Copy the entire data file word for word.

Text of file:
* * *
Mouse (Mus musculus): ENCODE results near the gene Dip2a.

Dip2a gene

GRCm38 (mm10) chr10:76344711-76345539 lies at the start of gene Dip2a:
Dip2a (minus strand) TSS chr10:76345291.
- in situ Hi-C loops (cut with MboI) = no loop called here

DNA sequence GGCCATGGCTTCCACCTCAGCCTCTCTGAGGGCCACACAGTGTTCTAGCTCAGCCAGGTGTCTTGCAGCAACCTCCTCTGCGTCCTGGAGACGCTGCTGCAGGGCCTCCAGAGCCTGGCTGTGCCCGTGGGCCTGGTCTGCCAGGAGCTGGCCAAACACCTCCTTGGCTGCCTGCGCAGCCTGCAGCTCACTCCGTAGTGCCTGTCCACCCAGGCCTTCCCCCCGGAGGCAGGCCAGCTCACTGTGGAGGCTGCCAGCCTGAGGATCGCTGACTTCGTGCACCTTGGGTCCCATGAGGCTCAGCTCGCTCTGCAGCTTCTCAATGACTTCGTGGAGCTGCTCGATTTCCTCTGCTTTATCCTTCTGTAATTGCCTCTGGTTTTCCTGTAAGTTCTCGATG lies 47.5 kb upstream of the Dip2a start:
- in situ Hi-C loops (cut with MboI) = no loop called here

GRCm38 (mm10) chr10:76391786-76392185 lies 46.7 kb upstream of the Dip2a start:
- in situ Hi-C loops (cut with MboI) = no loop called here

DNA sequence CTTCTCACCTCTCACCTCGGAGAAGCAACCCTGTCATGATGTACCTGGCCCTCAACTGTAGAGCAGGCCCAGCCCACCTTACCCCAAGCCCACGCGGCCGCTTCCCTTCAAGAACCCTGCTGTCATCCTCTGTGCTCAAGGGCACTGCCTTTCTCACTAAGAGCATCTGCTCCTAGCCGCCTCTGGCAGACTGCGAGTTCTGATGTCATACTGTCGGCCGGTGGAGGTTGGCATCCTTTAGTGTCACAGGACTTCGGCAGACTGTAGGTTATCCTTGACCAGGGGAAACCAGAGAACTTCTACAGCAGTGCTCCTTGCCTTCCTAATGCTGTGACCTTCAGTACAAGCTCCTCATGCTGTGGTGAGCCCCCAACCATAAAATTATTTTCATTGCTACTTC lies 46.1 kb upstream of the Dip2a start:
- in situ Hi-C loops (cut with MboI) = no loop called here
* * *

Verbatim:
Mouse (Mus musculus): ENCODE results near the gene Dip2a.

Dip2a gene

GRCm38 (mm10) chr10:76344711-76345539 lies at the start of gene Dip2a:
Dip2a (minus strand) TSS chr10:76345291.
- in situ Hi-C loops (cut with MboI) = no loop called here

DNA sequence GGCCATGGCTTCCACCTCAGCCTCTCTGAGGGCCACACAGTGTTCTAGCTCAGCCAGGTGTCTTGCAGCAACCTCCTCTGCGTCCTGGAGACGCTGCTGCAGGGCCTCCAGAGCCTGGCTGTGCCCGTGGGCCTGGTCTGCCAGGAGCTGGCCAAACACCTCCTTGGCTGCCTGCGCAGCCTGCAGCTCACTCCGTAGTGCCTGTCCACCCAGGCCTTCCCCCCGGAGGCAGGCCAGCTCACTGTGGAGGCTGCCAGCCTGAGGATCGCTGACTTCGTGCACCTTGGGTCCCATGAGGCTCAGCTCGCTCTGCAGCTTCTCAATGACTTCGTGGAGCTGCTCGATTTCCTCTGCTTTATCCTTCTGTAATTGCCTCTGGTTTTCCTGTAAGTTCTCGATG lies 47.5 kb upstream of the Dip2a start:
- in situ Hi-C loops (cut with MboI) = no loop called here

GRCm38 (mm10) chr10:76391786-76392185 lies 46.7 kb upstream of the Dip2a start:
- in situ Hi-C loops (cut with MboI) = no loop called here

DNA sequence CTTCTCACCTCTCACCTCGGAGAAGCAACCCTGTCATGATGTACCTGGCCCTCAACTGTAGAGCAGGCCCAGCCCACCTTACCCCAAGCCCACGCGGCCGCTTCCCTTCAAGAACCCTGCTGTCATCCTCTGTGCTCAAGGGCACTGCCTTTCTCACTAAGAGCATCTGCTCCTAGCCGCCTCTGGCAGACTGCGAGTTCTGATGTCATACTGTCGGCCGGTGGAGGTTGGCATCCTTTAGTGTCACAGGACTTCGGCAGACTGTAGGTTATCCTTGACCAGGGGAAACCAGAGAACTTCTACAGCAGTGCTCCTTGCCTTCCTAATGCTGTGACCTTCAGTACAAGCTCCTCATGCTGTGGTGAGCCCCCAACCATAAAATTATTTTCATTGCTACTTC lies 46.1 kb upstream of the Dip2a start:
- in situ Hi-C loops (cut with MboI) = no loop called here